Europe has almost 4 trillion euro of funding "firepower" to deal with the fallout of Covid-19, the head of the European Commission Representation in Ireland has said.
Gerard Kiely told a parliamentary committee that almost a quarter of the EU's GDP has been allocated to deal with economic and medical issues created by the pandemic.
"If you add up everything that has been done at EU and member state level in relation to Covid - between state aid, monetary easing, the funds, the EU budget - there's a firepower of something of the order of 3.5 trillion euro to 4 trillion euro on the table in relation to dealing with Covid, dealing with the economic and medical fallout from Covid," he said.
"Between 20% and 25% of the EU's GDP has been put on the table in terms of firepower and most of that money is still a promise, it hasn't actually gone into the system. It will be going into the system in the future which will inevitably have a big impact."
Asked about reports suggesting EU officials had warned that it could be 2022 before a Covid-19 vaccine would be available to all in the EU, Gerard Kiely said it was "not a question of the Commission knowing something, that the vaccine is going to be delayed or anything".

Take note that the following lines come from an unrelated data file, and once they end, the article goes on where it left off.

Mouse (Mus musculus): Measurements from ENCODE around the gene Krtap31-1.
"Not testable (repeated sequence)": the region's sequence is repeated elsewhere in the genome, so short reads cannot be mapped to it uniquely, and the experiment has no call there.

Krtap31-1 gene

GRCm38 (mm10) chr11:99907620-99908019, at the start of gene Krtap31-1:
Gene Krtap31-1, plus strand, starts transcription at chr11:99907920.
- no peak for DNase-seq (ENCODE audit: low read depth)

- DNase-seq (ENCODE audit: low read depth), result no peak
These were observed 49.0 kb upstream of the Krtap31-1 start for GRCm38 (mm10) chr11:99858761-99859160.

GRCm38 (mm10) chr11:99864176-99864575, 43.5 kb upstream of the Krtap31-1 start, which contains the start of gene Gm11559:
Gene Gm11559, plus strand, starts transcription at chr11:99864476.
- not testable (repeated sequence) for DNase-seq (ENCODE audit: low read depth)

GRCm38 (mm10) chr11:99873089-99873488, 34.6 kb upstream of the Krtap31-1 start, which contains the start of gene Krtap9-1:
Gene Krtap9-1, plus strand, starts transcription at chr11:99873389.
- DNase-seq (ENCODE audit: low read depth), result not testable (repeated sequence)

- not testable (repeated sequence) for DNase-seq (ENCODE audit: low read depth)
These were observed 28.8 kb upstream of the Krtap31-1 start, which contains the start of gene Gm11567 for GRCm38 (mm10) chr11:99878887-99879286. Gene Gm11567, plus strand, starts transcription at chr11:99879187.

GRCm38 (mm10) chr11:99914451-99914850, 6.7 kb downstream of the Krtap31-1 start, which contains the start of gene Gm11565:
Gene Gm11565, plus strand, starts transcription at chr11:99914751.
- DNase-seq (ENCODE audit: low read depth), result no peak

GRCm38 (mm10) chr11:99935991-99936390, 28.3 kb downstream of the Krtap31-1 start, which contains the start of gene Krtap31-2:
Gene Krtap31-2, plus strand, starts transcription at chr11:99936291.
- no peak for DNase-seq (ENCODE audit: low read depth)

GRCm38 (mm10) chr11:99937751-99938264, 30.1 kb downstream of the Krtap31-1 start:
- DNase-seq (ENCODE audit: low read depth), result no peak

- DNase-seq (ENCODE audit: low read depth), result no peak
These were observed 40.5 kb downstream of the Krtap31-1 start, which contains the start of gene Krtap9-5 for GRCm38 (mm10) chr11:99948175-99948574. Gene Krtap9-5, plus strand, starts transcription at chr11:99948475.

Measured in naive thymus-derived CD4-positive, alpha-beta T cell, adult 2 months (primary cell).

"It is just the reality that if the vaccines - and there are very positive signs at the moment - are given the all clear in the next weeks it is going to take a long time to get up to speed in terms of getting up to speed in producing the billions of doses that are needed," the head of the European Commission Representation in Ireland told the EU affairs committee examining the EU response to Covid-19.
He added it was "just a statement of fact" that it could be 2022 before everyone in Europe may have access to a vaccine.
"If someone made a comment about 2022 it's just a statement of fact," he said. "I don't think anyone is disrupting the fact that, if and when, a vaccine is available, it is going to be coming piecemeal.
"Member states are going to have to decide who is the priority - frontline workers, people with underlying problems."
Mr Kiely also said the European Commission had invested hundreds of millions of euro with a number of companies developing vaccines to ensure the availability of almost 800 million doses of vaccines for EU citizens.